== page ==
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De Rotterdam

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De Rotterdam
North-side of De Rotterdam
De Rotterdam is located in Rotterdam
De Rotterdam
Location in Rotterdam, Netherlands
General information
TypeResidence, Office, Leisure
LocationRotterdam (Wilhelmina Pier)
Coordinates51°54′24″N 4°29′17″E / 51.90667°N 4.48806°E / 51.90667; 4.48806
Construction started2009
OwnerDeka Immobilien
Height150 m
Tip149.1 m (489.2 ft)
Weight230,000 t
Technical details
Floor count44
Floor area160,000 m2 (1,722,226 sq ft)
Design and construction
June 2012: De Rotterdam under construction, as seen from the Erasmus Bridge. Left the KPN Tower, right New Orleans. The low rise in front is the Rotterdam Cruise Terminal.

De Rotterdam is a building on the Wilhelminapier in Rotterdam, designed by the Office for Metropolitan Architecture in 1998 and developed by Edge. The complex is located between the KPN Tower and Rotterdam Cruise Terminal and was finalized at the end of 2013. On 21 November 2013, the municipality of Rotterdam, as the largest user, received the keys. The design provides space for offices, a hotel and apartments. The 44 floors amount to a total floor space area of about 160,000 m²,[1] making it the largest building in the Netherlands.[2]



Construction began in 2009, when the municipality committed itself to hire 25,000 m² of the office space. The highest point (at 149 meters) was reached at the end of 2012, and the building was ready on its scheduled date of 15 November 2013.[3][4][5] The total cost at the start of construction in 2009 was estimated to be €340,000,000.[6]

Appearance and construction


Rem Koolhaas, who once considered a career in film, reasoned that the most frequent view of these structures would be in motion, from the window of a car.[2] As the view changes, the towers, rising from a shared six-story plinth, separate and then merge.[2] The building consists of three interconnected towers that share a thirty feet high base which includes six floors.[7] The lower two layers form a large glass plinth. At about 90 meters above ground the towers – known as West Tower, Mid Tower and East Tower– are shifted a few meters in different directions, which enhances the wind stability and provides space for terraces.[3] In the original design the towers did not touch each other, but in order to simplify the play of forces and to keep the construction affordable they are now connected in a few places. The facade provides the option of natural ventilation. On the west side there are balconies that are accessible from the apartments.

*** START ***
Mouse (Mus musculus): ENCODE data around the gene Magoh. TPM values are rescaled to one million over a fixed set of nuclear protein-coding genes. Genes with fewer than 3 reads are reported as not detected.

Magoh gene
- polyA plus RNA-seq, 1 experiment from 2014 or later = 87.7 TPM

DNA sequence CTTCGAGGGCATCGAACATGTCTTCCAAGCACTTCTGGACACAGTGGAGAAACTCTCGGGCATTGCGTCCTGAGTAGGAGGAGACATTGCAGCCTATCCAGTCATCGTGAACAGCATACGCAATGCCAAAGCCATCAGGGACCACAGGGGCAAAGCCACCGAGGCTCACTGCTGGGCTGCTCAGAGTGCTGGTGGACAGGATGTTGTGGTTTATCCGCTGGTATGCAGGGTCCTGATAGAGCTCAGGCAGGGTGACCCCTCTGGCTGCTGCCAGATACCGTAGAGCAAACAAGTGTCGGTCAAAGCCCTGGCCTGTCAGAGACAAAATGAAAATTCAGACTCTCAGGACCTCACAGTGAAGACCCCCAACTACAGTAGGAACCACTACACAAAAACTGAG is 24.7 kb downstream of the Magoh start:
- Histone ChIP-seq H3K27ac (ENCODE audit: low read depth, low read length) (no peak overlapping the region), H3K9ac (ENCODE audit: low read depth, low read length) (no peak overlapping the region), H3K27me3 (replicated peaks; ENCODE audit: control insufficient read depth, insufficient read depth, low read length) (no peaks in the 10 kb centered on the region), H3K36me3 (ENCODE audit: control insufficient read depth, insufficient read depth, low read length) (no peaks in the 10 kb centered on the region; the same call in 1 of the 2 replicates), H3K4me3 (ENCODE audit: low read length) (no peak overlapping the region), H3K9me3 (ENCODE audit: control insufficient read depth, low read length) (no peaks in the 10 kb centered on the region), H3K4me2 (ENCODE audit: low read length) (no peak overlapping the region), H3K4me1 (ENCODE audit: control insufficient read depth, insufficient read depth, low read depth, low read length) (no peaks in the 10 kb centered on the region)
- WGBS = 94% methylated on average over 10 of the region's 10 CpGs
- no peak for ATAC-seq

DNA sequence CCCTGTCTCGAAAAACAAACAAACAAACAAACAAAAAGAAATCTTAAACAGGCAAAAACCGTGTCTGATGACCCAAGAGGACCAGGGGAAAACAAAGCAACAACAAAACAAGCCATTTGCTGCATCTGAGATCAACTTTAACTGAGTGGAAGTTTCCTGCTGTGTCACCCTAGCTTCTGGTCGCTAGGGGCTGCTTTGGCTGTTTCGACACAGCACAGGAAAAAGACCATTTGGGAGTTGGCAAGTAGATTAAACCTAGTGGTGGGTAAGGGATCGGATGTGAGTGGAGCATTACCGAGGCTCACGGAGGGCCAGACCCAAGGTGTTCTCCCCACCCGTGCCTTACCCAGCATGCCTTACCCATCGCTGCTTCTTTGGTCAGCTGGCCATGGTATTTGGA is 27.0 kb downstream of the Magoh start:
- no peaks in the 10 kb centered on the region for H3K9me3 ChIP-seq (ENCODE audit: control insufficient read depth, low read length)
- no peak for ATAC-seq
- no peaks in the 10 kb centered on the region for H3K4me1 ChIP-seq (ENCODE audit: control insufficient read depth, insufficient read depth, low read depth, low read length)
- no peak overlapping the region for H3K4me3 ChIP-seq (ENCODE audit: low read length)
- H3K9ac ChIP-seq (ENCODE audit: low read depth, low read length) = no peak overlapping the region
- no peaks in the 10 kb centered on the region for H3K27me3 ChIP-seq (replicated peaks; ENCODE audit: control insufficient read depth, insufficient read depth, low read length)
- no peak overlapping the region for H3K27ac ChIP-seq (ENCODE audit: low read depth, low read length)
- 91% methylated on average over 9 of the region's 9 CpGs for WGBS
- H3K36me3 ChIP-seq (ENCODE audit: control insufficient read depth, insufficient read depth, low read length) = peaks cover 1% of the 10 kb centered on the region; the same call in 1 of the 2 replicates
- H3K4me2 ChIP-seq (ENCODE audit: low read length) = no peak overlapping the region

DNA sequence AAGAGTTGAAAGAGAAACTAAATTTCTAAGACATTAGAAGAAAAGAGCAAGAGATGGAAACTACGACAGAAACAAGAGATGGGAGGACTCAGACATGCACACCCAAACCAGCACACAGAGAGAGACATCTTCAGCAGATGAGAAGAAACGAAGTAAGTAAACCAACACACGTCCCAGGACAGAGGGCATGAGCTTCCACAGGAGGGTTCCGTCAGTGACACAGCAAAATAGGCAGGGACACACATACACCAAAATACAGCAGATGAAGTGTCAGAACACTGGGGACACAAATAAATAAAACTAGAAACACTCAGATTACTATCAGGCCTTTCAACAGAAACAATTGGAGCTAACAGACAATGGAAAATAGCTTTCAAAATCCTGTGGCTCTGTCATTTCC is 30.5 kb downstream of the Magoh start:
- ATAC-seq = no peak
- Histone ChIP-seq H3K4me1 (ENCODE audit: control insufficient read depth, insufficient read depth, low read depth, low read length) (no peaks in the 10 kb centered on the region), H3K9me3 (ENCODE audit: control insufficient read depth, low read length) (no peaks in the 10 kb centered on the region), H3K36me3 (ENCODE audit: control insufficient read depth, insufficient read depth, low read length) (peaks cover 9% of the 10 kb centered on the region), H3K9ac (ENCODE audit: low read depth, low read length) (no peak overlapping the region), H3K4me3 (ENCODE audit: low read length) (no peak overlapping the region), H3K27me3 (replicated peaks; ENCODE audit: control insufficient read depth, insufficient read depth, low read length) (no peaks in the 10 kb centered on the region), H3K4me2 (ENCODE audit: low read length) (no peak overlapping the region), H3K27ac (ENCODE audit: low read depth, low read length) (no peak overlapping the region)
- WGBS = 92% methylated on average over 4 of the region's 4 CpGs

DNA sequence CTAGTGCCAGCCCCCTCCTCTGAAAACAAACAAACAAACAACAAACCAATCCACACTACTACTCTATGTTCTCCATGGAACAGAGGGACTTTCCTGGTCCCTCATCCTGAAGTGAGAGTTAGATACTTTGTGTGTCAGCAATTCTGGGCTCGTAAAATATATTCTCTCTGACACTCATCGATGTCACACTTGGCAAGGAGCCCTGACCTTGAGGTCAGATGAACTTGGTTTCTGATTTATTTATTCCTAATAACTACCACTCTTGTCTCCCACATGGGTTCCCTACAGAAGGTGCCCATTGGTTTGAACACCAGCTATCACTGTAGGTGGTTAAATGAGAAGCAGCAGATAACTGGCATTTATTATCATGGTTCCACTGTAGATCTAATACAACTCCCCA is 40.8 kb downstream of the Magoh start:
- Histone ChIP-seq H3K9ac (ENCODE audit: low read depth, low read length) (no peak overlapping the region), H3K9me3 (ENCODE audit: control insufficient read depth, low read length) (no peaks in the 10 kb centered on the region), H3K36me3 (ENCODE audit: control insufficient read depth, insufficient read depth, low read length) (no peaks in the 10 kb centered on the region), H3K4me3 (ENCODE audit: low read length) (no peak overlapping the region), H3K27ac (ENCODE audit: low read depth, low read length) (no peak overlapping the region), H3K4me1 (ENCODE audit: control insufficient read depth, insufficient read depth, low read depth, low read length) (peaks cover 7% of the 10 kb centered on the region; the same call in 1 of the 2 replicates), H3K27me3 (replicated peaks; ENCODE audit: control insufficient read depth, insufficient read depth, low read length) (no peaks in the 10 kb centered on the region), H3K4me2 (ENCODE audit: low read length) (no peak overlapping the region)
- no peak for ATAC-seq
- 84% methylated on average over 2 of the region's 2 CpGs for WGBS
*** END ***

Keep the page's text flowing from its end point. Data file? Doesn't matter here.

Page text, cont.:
De Rotterdam is designed for residency, labor and leisure. The largest part is intended as office space and residency. It has 240 apartments, 72,000 m2 of offices, conference rooms and an underground parking with two floors providing over 684 parking spaces[3] There is also a hotel with 285 rooms and 1500 m2 is assigned to cafes and restaurants. For fitness facilities 2,500 m2 is reserved and for shops 5,000 m2. The functions are grouped into blocks, but the different user groups meet at various places in the building, a concept that is defined by the Office for Metropolitan Architecture as a vertical city.[8] De Rotterdam will be used daily by about 5,000 people[7] and with a floor space index of 32 De Rotterdam forms the most densely built part of the Netherlands.


  1. ^ (in Dutch) "De Rotterdam opgeleverd Archived 2013-11-26 at the Wayback Machine", de Architect, 22 November 2013.
  2. ^ a b c Lubow, Arthur (9 June 2014). "Rem Koolhaas Is Not a Starchitect". The W Magazine. Archived from the original on 12 December 2016. Retrieved 13 October 2015.
  3. ^ a b c (in Dutch) De Rotterdam, top010.nl. Retrieved on 28 November 2013
  4. ^ (in Dutch) De Rotterdam Archived 2010-01-04 at the Wayback Machine, Kopvanzuid.info.
  5. ^ (in Dutch) "Op het topje van het grootste gebouw van Nederland", Algemeen Dagblad, 19 July 2013.
  6. ^ (in Dutch) "Groot project Rem Koolhaas in Rotterdam", Het Parool, 10 July 2009.
  7. ^ a b (in Dutch) De Rotterdam: Verticale stad van Rem Koolhaas op hoogste punt, OVG Real Estate. Retrieved on 18 November 2013.
  8. ^ (in Dutch) Sander Pleij, "Architectuur: de verticale stad", Vrij Nederland, 14 June 2013.